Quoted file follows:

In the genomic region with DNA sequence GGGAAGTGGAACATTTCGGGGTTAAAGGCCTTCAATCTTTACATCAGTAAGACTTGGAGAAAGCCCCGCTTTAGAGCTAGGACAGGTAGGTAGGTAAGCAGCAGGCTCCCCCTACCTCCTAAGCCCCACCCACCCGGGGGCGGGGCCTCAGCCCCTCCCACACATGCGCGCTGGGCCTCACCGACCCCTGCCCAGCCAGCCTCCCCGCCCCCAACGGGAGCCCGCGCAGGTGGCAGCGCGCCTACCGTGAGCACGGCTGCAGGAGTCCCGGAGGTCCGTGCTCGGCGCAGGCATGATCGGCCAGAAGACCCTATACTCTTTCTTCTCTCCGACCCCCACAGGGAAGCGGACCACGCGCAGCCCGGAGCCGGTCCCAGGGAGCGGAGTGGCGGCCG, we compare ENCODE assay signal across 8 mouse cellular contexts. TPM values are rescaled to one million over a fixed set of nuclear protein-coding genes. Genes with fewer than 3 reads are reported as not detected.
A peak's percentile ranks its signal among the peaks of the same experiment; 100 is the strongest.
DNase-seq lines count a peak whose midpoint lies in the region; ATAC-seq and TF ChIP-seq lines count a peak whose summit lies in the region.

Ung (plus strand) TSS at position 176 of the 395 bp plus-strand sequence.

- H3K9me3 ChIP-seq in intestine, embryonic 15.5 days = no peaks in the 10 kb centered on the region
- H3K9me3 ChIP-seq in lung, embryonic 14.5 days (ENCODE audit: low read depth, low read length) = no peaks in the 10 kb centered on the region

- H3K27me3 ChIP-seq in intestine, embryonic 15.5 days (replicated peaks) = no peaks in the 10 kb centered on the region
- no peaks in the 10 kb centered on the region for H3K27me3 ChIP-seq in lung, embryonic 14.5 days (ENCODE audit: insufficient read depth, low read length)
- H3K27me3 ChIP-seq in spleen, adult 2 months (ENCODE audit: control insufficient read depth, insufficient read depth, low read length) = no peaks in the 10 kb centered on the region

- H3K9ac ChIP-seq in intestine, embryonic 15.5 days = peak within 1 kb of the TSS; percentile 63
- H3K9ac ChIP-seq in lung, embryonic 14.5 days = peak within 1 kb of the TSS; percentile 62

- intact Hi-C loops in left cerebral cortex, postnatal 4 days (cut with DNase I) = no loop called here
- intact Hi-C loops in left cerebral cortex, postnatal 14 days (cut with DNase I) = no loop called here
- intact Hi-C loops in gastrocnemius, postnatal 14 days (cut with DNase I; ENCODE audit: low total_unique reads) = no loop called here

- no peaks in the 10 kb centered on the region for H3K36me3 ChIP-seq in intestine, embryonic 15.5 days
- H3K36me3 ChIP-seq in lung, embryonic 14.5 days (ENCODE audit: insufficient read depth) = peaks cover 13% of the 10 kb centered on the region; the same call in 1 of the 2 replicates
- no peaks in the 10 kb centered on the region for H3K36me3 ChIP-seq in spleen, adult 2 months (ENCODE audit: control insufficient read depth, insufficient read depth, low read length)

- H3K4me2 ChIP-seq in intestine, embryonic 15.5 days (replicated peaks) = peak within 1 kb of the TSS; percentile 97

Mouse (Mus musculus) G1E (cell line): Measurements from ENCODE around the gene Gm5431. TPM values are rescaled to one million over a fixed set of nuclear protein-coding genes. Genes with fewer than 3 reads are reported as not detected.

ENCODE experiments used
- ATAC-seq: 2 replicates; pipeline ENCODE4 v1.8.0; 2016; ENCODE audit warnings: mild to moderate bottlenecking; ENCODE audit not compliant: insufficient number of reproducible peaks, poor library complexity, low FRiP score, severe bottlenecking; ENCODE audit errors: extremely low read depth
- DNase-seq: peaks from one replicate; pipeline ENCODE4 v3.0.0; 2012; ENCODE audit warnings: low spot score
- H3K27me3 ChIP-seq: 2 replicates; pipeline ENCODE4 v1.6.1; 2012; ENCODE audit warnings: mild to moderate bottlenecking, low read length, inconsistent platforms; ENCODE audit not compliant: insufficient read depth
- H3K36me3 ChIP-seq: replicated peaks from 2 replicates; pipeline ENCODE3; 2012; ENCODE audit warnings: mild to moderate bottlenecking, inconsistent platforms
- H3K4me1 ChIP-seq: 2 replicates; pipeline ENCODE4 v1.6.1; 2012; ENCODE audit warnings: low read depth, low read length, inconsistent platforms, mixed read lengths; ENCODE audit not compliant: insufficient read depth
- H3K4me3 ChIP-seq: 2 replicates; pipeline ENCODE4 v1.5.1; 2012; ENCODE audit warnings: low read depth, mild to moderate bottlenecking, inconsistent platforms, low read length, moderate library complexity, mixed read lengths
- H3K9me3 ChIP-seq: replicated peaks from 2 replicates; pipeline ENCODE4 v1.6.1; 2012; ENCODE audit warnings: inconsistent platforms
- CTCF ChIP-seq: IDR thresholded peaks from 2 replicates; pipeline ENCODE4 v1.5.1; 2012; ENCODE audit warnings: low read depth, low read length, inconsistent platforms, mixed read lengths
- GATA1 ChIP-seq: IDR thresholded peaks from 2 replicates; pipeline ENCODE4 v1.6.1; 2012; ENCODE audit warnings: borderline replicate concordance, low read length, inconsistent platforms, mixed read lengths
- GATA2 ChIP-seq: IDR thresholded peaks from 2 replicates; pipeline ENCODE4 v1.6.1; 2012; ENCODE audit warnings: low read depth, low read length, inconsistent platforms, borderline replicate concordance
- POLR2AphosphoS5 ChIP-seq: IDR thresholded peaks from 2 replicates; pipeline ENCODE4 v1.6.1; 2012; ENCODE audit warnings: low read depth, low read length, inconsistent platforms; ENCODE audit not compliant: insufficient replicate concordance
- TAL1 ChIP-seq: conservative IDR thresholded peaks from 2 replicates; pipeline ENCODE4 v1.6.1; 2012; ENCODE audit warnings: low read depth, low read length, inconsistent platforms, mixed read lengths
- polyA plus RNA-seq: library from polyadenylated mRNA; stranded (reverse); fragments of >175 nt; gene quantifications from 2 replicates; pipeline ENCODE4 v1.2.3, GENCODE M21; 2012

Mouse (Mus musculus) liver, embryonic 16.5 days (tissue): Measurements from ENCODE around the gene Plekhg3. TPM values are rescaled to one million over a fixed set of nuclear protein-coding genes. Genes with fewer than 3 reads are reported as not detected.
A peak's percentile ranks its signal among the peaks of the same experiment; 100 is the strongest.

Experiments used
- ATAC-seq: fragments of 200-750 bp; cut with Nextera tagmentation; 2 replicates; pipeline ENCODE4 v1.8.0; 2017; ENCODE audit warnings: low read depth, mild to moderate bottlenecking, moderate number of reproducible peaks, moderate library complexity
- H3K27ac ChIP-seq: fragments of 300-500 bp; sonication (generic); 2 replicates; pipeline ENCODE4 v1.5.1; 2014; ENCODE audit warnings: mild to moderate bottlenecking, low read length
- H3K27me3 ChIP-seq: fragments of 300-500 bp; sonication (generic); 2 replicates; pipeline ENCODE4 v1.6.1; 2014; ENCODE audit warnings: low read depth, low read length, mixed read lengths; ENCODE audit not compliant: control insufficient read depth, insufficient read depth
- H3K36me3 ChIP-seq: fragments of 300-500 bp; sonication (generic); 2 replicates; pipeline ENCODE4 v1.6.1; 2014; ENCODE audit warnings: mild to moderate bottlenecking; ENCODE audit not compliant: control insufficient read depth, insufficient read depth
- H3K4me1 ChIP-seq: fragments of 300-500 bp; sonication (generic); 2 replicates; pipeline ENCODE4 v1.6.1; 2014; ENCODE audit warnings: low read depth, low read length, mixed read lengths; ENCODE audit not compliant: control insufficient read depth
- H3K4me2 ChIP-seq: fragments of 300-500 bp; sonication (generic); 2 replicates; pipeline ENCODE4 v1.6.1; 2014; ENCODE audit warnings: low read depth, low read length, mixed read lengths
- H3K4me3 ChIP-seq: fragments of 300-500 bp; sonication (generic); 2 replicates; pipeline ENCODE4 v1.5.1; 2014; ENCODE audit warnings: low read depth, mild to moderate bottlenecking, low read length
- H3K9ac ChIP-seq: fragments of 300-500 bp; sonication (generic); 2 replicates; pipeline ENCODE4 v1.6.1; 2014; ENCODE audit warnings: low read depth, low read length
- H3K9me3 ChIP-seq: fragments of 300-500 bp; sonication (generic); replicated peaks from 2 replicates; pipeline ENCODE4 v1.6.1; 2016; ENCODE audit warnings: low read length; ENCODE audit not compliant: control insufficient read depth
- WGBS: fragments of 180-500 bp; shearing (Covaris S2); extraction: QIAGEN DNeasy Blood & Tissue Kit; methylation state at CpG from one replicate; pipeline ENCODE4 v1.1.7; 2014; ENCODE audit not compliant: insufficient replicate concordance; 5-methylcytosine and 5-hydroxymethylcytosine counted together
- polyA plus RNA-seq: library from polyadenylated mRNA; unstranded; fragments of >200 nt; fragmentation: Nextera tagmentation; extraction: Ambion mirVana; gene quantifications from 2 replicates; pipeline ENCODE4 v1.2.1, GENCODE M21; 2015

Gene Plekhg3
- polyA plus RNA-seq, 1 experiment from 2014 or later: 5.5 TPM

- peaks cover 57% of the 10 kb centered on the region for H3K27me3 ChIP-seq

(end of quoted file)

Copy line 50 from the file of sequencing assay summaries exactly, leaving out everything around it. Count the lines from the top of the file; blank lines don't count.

- peaks cover 57% of the 10 kb centered on the region for H3K27me3 ChIP-seq